In the Salle des Pas-Perdus, between the door into the first court of the inferior class and the steps leading to the sixth, the visitor must observe the first time he goes there a doorway without a door or any architectural adornment, a square hole of the meanest type.
This explains the miraculous ease with which information can be conveyed, during the sitting of the Courts, to the officials and the presidents of the Assize Courts. And by the time Monsieur Camusot had reached the top of the stairs leading to his chambers, Bibi-Lupin was there too, having come by the Salle des Pas-Perdus. "What zeal!" said Camusot, with a smile.
"Who are you?" asked the Duchess, without any pretence at politeness, as she looked at Asie from head to foot; for Asie, though she might be taken for a Baroness by Maitre Massol in the Salle des Pas-Perdus, when she stood on the carpet in the boudoir of the Hotel de Cadignan, looked like a splash of mud on a white satin gown.
Before the Revolution of July there was in the Conciergerie, and indeed there still is, a condemned cell. This room, backing on the governor's office, is divided from it by a thick wall in strong masonry, and the other side of it is formed by a wall seven or eight feet thick, which supports one end of the immense Salle des Pas-Perdus.
Some of them walked alone, briskly, in a great hurry; others demonstrated a skilful tardiness, stopping to talk politely to a journalist, and to give him notes of the day's meeting, or continuing, with a 'confrere' who was not an Academician, the conversation begun in the room of the 'pas-perdus'; it was the Bourse of consultations that was just closed.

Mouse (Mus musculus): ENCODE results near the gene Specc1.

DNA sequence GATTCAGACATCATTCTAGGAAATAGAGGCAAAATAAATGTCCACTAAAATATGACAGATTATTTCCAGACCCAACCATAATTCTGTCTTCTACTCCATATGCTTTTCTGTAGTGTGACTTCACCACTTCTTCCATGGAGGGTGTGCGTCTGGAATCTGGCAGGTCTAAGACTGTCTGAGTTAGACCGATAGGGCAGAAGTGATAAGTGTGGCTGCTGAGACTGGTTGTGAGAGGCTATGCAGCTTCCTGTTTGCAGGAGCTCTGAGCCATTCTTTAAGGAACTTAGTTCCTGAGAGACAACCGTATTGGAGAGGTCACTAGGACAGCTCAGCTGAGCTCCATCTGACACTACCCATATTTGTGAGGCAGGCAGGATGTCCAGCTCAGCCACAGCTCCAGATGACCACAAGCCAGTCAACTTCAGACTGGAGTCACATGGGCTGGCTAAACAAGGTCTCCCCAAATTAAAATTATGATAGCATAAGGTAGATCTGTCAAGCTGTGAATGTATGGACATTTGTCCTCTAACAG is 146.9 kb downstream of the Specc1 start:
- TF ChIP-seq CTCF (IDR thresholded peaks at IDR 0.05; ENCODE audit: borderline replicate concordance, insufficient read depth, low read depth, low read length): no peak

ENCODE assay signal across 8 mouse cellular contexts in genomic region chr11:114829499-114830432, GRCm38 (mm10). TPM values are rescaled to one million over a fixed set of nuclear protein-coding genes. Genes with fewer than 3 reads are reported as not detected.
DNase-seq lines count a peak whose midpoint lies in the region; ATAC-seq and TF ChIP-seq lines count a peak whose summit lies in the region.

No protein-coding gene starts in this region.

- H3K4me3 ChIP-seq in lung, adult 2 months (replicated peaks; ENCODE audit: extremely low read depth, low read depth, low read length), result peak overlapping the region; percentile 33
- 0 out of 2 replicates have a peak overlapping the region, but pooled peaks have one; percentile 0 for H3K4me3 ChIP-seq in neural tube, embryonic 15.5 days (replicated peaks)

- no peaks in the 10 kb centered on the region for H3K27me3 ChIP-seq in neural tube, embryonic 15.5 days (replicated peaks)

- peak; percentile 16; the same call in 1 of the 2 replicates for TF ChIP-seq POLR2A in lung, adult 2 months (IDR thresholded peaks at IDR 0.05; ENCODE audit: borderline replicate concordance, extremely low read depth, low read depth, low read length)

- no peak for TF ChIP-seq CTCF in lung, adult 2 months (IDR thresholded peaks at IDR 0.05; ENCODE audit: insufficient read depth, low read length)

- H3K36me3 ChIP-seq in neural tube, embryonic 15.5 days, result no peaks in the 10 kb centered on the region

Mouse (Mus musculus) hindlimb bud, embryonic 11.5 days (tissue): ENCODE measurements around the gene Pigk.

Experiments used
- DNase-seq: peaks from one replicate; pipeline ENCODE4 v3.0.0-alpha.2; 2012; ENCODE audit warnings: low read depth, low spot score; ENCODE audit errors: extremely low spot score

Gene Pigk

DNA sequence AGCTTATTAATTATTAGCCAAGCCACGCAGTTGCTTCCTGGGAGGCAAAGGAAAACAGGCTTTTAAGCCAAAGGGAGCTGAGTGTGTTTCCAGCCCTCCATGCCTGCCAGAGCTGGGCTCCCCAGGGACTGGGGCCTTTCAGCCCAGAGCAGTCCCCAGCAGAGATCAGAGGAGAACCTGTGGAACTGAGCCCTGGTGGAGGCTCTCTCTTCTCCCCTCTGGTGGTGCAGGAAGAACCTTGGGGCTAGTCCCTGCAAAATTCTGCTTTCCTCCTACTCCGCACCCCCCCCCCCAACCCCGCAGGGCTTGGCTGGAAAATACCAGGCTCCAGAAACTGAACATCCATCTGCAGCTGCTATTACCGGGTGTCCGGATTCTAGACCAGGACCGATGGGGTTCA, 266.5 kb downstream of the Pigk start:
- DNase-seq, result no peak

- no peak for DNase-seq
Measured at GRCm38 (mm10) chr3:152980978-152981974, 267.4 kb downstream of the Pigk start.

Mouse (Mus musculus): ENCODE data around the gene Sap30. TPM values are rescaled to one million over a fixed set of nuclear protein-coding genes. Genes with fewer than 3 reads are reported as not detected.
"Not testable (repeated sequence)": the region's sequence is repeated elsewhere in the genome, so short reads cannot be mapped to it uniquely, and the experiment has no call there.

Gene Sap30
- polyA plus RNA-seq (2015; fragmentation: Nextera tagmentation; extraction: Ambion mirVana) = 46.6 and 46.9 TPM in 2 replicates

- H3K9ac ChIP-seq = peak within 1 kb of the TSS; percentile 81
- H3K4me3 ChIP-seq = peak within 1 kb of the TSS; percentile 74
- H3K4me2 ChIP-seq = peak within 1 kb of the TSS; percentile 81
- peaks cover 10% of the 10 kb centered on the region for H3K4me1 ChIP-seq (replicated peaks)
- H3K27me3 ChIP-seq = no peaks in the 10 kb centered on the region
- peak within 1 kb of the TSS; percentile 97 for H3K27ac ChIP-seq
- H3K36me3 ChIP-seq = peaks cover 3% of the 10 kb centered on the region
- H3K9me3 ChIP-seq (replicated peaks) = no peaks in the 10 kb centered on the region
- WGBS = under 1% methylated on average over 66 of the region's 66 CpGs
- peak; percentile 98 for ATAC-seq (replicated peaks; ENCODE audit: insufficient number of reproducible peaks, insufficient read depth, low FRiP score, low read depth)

So that the poor Nabob, persecuted everywhere, driven from the corridors, the Pas-Perdus, the restaurant, had adopted the course of never leaving his bench, where he sat motionless and mute throughout the sitting.
They were another source of vexation to him, those terrible constituents. They came in flocks, invaded the Salle des Pas-Perdus, galloped about in all directions like excited little black kids, calling from one end to the other of the echoing hall: "O Pé!
The mob thronged the precincts of the Palace, some persons had even penetrated into the grand chamber; no deliberations went on. Towards midnight, several companies of the French guards entered the hall of the Pas-Perdus; all the exits were guarded. The court was in commotion, the young councillors demanded that the deliberations should go on publicly.
So at last, embarrassed everywhere, driven from the corridors, from the Pas-Perdus, from the refreshment-room, the poor Nabob had adopted the course of never leaving his seat, where he remained motionless and without speaking during the whole time of the sitting.
"At the moment," says Guillaume, "when ... Mayor Hénon, with an escort of national bourgeois guards, reëntered the Hôtel de Ville, he met Bakounin in the hall of the Pas-Perdus. The mayor immediately ordered his companions to take him in custody and to confine him at once in an underground hiding-place."